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Most likely to say: “But why are you mad though? It was a joke. Stop being so sensitive.”

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As we sluggishly slipped further down The Loire and the lights dipped into deep red boudoir territory, we were all invited on double dates for the main course (a fat chop of meltingly soft pork from Dingley Dell, where they massage their pigs for the tenderest meat). A tale of two halves, one glass was the sort you hope you don’t get lumbered with while your mate cops off with the fit one. The former was an intense, mineral-rich Saumer Champigny (Lisagathe 2014), which seemed 100% my type on paper, but in reality turned out be a bit of a melt (say what you want about Love Island, it’s increased my vocabulary no end)

Most likely to say: “I’m going to keep buying you drinks until you find me attractive.”

The latter, a velvety Chinon Rouge (Clos de la Dioterie 2009), which I dubbed the James Bond of wines – the sort that would have you half naked and in bed before you could say Bob’s your uncle (which would be a very strange thing to say at that point). It’s the sort of red that will probably be long gone come morning leaving behind a cracking tannin-induced hangover, but so many good memories that you wouldn’t even really mind.

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Most likely to say: “Are you French? Cause maDAMN!”

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We ended in a golden haze of cheese and Berner’s Tavern house Anjou wines – the boyband of the Loire Valley wine world, meaning that there’s something for everyone, whether you like an earthy, citrusy bohemian-with-a-trust-fund Anjou Blanc 2015  or a more rough-around-the-edges bad boy Cab Franc Anjou Rouge 2014 (both ‘Berners Tavern’, Clos de L’Elu).

Another worthy mention is one of the wines we had pre-dinner – a dangerously easy-drinking Rosé d’Anjou (Maison Bougrier). Don’t let the soft pink colour fool you, this lad is the type who’ll tempt you out for one drink and then lead you on a merry bar crawl across the capital. A fresher of the Loire Valley, it’s semi-sweet, off dry and “at their best at their full flush of youth”…but then who isn’t?

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By the end of the meal the boat had well and truly docked. The light was back to its pre-dinner violet haze and if I was sure of one thing it was this: I might wake up woozy and vaguely seasick tomorrow, but it would be coupled with a sense of sheer elation of the experience of being shown a bloody good time by all these wines. Because while they might not be terribly good for me, these French lovers are simply too charming to resist.

Finding ‘the one’

My favourite wine from The Loire wasn’t actually drunk on that immersive evening. It was discovered afterwards, but deserves a special mention. It’s a Vouvray (Clos du Gaimont) made from Chenin Blanc – a Loire native and one of its most iconic grapes – and trust me, ain’t nobody dope as Vouvray right now, he’s just so fresh and clean with an almost abrasive freshness and honey-laced finish. This wine might be whipcrack dry, but he’s the sort of chap you’d take home to your parents. Totally acceptable to take to any and all social engagements, if he was a man he’d probably be one of those young yet surprisingly talented millennial types who reeks of potential and owns a startup that actually survived its first year in business.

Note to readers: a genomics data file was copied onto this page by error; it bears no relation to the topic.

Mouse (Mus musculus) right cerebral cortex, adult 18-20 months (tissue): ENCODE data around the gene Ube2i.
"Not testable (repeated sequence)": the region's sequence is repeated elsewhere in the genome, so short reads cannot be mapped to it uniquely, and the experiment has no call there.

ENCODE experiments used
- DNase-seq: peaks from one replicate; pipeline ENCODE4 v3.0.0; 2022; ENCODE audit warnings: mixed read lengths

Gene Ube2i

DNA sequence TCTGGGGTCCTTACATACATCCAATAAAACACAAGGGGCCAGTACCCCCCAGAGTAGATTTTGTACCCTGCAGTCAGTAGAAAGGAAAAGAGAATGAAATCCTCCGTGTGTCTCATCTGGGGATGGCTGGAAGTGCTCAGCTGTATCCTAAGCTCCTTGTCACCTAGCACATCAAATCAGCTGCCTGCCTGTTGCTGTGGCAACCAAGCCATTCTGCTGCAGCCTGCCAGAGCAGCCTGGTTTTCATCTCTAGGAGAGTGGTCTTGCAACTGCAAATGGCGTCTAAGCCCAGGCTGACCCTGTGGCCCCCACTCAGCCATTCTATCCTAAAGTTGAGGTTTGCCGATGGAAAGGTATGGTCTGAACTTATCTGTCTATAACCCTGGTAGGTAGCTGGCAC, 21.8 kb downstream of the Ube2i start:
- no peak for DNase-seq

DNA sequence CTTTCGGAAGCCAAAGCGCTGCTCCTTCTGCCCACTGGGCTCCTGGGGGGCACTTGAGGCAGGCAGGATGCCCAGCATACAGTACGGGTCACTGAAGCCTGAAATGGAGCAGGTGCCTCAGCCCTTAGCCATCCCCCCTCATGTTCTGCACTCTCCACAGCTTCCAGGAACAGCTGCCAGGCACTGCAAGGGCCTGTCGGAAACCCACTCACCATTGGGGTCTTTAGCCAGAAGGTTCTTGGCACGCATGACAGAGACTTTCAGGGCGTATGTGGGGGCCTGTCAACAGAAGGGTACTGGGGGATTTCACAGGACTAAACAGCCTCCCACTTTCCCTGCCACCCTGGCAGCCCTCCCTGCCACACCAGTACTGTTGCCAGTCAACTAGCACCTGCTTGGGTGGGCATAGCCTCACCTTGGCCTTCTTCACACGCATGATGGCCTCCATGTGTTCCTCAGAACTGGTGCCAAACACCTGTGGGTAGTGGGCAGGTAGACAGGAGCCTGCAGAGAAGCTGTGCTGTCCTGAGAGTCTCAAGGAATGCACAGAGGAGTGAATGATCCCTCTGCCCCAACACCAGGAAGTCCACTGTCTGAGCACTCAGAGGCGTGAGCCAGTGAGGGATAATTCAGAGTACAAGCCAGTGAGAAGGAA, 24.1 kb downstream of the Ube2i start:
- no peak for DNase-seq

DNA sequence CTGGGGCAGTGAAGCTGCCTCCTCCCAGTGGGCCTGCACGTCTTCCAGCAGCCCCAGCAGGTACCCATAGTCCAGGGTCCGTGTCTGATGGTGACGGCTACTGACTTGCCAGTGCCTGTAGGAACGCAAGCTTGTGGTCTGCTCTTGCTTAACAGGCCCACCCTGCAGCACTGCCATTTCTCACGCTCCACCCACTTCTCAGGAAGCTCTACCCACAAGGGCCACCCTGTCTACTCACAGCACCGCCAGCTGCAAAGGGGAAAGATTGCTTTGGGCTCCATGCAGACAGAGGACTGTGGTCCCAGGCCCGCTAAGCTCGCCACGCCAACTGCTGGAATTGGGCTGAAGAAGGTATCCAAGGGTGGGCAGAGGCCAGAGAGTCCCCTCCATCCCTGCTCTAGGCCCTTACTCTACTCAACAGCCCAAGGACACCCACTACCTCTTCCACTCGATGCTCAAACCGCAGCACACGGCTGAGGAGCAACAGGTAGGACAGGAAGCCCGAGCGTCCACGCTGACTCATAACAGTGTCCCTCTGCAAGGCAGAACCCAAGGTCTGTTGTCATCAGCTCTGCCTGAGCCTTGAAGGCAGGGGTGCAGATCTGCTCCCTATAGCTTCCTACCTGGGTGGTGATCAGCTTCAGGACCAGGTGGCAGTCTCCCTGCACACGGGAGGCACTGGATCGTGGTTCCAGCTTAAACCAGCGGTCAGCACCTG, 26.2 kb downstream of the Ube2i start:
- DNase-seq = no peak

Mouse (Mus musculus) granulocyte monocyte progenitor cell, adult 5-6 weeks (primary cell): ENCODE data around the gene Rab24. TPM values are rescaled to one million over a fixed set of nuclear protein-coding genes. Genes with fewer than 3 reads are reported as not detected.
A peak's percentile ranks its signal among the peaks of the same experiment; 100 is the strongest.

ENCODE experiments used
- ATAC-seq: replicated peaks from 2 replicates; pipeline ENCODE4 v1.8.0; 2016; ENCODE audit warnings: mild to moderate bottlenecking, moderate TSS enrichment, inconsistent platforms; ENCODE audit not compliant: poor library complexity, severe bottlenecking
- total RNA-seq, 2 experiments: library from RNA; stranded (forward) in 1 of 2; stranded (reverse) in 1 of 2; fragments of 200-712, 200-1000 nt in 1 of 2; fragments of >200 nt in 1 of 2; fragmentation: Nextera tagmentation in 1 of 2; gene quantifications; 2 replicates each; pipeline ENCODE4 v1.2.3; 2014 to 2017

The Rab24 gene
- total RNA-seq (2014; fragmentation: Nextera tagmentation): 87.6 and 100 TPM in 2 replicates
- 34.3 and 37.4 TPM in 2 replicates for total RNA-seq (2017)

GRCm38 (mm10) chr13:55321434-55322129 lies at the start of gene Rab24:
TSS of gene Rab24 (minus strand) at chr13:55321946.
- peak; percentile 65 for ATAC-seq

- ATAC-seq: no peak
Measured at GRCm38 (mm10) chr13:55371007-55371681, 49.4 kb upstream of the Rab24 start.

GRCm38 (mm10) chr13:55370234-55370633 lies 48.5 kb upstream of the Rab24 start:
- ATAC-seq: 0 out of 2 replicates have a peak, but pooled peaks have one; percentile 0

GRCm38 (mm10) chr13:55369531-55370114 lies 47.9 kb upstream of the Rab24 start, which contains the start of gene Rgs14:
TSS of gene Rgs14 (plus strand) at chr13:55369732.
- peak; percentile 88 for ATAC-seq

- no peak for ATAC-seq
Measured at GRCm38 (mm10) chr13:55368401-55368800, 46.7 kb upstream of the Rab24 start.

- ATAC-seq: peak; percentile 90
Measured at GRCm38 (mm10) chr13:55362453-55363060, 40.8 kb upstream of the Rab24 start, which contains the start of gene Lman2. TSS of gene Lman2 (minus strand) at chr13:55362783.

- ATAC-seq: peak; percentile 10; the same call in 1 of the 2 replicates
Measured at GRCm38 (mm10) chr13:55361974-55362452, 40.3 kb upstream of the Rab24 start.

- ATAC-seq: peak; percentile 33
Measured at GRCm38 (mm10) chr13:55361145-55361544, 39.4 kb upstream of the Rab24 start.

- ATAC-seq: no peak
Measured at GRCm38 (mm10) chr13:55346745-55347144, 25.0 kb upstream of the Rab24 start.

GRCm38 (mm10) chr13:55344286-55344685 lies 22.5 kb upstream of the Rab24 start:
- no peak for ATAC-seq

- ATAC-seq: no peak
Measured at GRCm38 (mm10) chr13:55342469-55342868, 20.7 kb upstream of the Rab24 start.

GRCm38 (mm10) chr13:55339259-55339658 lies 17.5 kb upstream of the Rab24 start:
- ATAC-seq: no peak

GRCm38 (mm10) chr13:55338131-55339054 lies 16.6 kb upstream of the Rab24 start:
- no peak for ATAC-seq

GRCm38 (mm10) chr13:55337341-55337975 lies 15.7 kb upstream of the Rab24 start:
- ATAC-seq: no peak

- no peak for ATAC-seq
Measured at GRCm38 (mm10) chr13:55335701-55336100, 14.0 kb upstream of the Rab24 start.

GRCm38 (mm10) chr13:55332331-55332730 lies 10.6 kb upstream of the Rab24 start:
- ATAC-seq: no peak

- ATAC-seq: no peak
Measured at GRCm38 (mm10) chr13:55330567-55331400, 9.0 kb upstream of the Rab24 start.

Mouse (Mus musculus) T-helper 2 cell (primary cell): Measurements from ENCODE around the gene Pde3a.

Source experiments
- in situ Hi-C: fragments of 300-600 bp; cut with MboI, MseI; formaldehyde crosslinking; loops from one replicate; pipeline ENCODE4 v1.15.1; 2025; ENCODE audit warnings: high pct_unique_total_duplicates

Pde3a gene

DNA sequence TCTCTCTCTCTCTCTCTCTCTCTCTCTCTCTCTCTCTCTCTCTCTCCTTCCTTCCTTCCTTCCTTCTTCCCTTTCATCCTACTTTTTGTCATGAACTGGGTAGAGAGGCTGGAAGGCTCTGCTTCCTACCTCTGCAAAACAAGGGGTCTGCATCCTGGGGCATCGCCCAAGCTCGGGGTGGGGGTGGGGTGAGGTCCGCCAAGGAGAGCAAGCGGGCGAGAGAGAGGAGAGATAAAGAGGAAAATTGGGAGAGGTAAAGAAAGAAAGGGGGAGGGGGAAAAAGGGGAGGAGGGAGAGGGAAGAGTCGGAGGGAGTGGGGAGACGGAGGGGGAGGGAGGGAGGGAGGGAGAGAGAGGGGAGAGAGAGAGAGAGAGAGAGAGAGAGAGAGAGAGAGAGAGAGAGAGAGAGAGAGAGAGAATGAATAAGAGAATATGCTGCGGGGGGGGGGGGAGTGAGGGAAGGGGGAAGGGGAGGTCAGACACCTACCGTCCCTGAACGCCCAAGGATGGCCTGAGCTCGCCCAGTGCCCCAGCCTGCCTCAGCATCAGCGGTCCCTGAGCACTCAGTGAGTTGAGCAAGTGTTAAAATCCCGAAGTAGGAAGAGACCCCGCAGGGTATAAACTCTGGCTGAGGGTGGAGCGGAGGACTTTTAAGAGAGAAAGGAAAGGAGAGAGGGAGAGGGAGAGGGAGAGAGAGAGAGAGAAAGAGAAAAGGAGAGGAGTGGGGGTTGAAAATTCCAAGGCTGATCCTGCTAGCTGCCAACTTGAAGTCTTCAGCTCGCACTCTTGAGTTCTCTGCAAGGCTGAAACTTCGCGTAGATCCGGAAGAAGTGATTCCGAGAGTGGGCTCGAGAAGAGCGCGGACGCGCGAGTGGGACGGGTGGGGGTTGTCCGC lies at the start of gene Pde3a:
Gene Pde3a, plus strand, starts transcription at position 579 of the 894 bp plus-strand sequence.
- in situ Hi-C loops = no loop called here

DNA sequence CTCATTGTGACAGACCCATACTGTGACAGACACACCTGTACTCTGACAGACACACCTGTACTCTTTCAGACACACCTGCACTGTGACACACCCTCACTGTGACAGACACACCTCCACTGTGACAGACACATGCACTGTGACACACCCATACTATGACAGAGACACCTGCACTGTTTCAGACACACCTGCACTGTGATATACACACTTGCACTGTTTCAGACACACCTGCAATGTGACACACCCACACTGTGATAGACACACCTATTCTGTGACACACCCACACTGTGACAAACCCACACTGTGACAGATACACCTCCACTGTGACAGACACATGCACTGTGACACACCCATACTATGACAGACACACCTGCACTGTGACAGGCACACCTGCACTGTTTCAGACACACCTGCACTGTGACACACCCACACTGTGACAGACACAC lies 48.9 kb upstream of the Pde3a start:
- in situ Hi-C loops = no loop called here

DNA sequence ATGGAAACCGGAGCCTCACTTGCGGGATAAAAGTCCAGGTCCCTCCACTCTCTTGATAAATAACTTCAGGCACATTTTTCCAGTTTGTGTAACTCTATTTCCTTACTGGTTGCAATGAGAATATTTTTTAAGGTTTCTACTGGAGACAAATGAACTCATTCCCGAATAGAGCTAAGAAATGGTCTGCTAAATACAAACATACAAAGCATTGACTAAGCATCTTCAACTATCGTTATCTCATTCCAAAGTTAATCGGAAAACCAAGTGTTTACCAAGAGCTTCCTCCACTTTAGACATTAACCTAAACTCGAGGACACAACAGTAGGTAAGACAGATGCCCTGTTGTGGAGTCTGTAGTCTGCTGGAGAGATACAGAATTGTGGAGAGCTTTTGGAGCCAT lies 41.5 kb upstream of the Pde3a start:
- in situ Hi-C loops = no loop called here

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Drink it with: Sweet-sour Asian food or something richer like buttery trout pork or smoked salmon. The French would probably eat it with Coquilles Saint Jacques, so I reckon it would be a match made in heaven with a light fish pie.

For more info on the fabulous wines from the Loire Valley, or to find your own Loire love, head to the Loire Valley Wine website

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Pays d’Oc IGP recipe challenge: Partridge in a pear tree pt.1

Sometime in the last decade, around the time Sideways came out, drinking Merlot, like drinking Chardonnay, became a little bit uncool.

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Perhaps it was the echo of Paul Giamatti as Miles Raymond spitting out: “If anyone orders Merlot, I’m leaving. I am NOT drinking any fucking Merlot!” Maybe it was market saturation, when every wine growing nation from America to Argentina became to make Merlot from vines planted in geography that would give quantity rather than quality. Either way, I never really got it.

An inherently heritage variety with the official stamp of ‘noble grape’ attached, Merlot is one of the most drinkable reds around. A good bottle almost goes out of its way to be welcoming: soft, rich, low-tannined and often, illicitly, voluptuously fruity. And when it’s good, it’s very good.

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So when I was asked to pick from four wines from the Pay d’Oc IGP 2015 collection and spotted a 2013 Les Boissières, it was a bit of a no-brainer.

The challenge was to match this plummy, purple-stained red’s notes of nutty oak and sweet, sticky berry to a dish worth serving up over Christmas. Given the whisper of winter that’s winding its way around London’s bleak December, and the fact the my palette is already laced with the biting spice of mulled wine and the woody richness of late Autumn vegetables and that I’m finding myself humming snatches of half-remembered carols that spill out unbidden at odd moments of the day, I took inspiration from a festive classic: The Twelve Days of Christmas.

Specifically, the first gift on the first day: a partridge in a pear tree. Given that this song was apparently French before it was taken by the British and published in 1780, it gave me a lovely excuse to mix the wine of France with some other English-adopted ingredients – pears, parsnips and partridges.